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Holiday Stress Tips

MIND/BODY HEALTH: MANAGING HOLIDAY STRESS

The holidays can be a stressful time for many people due to the intensified focus on family, work and money, but this added stress is felt more by women. In a recent survey on holiday stress, the American Psychological Association (APA) found that women are more likely than men to report heightened stress levels during the holiday season, and that they're less likely to take time to relax or manage that stress in healthy ways.

Research shows that stress, and the unhealthy behaviors people use to manage it, contribute to some of our country's biggest health problems such as obesity, heart disease and diabetes. So it's imperative that people take steps to address issues like holiday stress in healthier ways. According to psychologist and APA Executive Director for Professional Practice Dr. Russ Newman, people who manage stress by engaging in unhealthy behaviors such as overeating, drinking and smoking are likely to have their physical health negatively affected over time, as opposed to people with a healthy lifestyle.

"My advice is to pay attention to what causes stress and to find healthy ways to manage it,'" says Newman. Everyone responds to their stress in some way. The key is handling stress in a manner that doesn't make things worse.

APA recommends these tips to help deal with holiday stressors and build resilience:

Define holiday stress - How do you experience stress? Does that experience change during the holidays? Different people experience stress differently. How do you know when you are stressed?

Identify holiday stressors - What holiday events or situations trigger stressful feelings? Are they related to work, home, relationships or something else?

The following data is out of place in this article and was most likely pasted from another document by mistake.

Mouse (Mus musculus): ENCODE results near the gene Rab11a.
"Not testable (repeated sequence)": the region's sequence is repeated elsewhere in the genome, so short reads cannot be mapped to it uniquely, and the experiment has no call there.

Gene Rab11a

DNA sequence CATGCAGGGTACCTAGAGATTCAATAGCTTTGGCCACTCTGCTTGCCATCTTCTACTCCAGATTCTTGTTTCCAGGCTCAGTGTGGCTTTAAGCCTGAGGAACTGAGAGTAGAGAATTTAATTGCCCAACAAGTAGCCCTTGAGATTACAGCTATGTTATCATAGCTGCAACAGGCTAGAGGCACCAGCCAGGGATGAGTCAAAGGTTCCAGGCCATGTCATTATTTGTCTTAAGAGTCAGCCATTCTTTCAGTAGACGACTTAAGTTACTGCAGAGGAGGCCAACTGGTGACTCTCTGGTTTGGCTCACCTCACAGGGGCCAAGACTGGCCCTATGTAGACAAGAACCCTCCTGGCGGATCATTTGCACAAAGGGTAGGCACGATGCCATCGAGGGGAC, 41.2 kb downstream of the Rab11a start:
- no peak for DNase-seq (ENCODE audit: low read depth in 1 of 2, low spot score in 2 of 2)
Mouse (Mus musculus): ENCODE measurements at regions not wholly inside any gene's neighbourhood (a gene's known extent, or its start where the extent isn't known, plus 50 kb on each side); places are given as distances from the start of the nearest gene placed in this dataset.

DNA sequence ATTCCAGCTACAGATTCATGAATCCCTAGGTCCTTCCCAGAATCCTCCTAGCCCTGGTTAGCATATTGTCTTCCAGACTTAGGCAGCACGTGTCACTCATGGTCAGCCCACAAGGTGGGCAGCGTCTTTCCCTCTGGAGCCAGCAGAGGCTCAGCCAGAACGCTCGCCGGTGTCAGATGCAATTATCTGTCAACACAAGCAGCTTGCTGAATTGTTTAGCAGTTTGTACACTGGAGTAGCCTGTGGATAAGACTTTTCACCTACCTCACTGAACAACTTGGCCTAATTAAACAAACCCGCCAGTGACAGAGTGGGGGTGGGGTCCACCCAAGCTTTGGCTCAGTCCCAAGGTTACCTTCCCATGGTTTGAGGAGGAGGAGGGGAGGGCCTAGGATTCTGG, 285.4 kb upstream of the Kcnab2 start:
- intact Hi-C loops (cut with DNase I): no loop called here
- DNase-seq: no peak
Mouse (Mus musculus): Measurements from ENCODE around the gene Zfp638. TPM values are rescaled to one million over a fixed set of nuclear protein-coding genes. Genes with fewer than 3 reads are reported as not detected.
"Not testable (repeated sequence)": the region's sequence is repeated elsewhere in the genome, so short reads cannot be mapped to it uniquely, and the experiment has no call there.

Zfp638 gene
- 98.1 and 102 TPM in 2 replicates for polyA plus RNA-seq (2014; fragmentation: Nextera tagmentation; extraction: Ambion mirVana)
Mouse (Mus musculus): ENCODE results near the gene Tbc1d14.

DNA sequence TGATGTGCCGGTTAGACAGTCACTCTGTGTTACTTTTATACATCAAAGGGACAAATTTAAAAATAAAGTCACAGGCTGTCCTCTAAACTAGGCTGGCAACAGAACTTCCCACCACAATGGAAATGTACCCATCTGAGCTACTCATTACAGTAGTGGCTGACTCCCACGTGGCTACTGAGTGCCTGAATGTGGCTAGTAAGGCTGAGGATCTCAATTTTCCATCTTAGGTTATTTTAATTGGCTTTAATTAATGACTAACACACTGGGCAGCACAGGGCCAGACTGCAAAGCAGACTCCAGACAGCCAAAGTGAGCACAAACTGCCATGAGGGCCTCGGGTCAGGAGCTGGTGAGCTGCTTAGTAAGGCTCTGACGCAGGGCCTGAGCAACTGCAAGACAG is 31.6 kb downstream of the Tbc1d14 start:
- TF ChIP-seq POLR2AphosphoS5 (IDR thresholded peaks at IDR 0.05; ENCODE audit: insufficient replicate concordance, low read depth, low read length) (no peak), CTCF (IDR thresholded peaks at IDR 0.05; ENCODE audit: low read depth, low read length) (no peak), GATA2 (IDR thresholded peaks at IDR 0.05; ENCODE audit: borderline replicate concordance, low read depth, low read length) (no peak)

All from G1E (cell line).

Recognize how you deal with stress - Determine if you are relying on unhealthy behaviors like smoking or eating to manage stress. Is this a behavior you rely on year-round, or is it specific to holiday stress?

Change one behavior at a time - Unhealthy behaviors develop over the course of time. Replacing unhealthy behaviors with healthy ones requires time. Start small and focus on changing one behavior.

Take care of yourself - Taking care of yourself during the holiday season helps to keep your mind and body primed to deal with stress. Pay attention to your own needs and feelings. Engage in holiday activities that you enjoy and find relaxing. Exercise regularly. Eat healthy. Make sure you get enough rest and sleep.

Ask for support - Accepting help from those who care about you and will listen to you strengthens your resilience and ability to manage stress. Use the holidays as a time to reconnect with friends and family and strengthen your support network. If you feel overwhelmed by stress, then consider seeking professional help. Psychologists are uniquely trained to understand the connection between the mind and body. They can offer strategies to help you manage stress, change unhealthy behaviors and address emotional issues.

The American Psychological Association


Awaken from Holiday Amnesia

~ Deborah Sandella

Holiday amnesia. It’s a self-induced condition appearing around the holidays. You know: the lapse into unconscious doing, buying, and trying to have everything perfect! My expectations soar, along with my credit cards bills, and my to-do lists multiply lie guppies. On Christmas morning, I wake up exhausted, and resolve to do it differently next year.

Holiday amnesia is a seasonal forgetting. First of all, I forgot the insights gleaned from last year’s experience, and I feel compelled to do it all. Secondly, I forgot who I am, what I’m doing, and to whom I’m talking because I’m preoccupied with thinking, organizing, and executing every detail.

The funny thing about amnesia is that you don’t remember you’re forgetting, like being unaware you are dreaming in the middle of a nightmare. You wake up and know you were asleep. The quicker we recognize unconsciousness or mindlessness, the quicker the return of consciousness or mindfulness.